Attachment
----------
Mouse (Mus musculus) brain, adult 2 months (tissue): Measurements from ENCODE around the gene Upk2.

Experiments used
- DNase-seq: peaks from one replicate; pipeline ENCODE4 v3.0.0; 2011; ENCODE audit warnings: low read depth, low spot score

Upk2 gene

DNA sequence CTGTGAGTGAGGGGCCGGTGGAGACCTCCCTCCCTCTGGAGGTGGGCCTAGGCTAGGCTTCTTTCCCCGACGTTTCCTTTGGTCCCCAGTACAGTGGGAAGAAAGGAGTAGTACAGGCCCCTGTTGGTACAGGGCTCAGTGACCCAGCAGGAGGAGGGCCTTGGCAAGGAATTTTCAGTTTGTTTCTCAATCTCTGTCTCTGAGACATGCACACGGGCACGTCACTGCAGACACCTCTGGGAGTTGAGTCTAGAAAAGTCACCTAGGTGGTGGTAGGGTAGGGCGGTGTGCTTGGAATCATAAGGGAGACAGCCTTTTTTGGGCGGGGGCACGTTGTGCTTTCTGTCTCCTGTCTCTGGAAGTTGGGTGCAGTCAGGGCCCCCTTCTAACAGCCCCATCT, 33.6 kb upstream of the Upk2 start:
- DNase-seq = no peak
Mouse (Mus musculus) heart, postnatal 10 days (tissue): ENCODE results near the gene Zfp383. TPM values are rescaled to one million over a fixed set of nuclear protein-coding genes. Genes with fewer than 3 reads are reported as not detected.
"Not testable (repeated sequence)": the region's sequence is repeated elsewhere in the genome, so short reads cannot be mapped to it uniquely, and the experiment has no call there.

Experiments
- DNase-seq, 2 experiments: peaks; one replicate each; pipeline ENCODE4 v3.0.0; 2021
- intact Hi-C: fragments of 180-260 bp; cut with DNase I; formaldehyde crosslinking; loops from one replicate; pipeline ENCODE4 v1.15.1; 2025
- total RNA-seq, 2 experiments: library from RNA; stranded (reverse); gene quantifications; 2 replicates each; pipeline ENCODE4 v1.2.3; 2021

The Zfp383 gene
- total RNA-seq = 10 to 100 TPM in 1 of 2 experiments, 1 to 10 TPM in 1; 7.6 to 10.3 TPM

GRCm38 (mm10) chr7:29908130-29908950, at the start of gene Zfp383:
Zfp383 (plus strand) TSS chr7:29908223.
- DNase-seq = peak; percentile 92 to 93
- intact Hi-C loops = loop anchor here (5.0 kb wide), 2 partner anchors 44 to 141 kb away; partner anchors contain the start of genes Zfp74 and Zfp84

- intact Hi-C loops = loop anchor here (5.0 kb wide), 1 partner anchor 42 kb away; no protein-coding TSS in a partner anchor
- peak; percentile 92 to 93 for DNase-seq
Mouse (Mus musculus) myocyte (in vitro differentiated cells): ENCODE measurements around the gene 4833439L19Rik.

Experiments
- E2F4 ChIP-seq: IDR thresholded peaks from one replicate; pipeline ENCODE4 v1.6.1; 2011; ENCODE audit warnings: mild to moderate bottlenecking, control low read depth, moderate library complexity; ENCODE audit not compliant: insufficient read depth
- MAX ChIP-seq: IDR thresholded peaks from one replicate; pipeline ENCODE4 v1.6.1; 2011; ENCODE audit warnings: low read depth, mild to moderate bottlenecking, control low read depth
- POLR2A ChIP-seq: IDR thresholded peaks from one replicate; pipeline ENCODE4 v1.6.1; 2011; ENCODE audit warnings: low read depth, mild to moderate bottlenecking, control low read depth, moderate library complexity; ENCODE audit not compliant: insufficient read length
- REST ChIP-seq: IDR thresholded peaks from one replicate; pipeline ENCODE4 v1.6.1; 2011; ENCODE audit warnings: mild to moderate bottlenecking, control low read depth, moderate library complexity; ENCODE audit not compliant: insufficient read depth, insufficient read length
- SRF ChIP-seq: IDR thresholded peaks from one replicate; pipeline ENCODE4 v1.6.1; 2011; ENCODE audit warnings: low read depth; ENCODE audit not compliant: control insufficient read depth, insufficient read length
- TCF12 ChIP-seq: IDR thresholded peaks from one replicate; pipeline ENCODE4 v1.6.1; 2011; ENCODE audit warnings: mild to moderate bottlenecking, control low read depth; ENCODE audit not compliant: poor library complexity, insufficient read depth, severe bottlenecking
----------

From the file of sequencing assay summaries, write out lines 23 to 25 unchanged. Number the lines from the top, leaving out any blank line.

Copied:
- E2F4 ChIP-seq: IDR thresholded peaks from one replicate; pipeline ENCODE4 v1.6.1; 2011; ENCODE audit warnings: mild to moderate bottlenecking, control low read depth, moderate library complexity; ENCODE audit not compliant: insufficient read depth
- MAX ChIP-seq: IDR thresholded peaks from one replicate; pipeline ENCODE4 v1.6.1; 2011; ENCODE audit warnings: low read depth, mild to moderate bottlenecking, control low read depth
- POLR2A ChIP-seq: IDR thresholded peaks from one replicate; pipeline ENCODE4 v1.6.1; 2011; ENCODE audit warnings: low read depth, mild to moderate bottlenecking, control low read depth, moderate library complexity; ENCODE audit not compliant: insufficient read length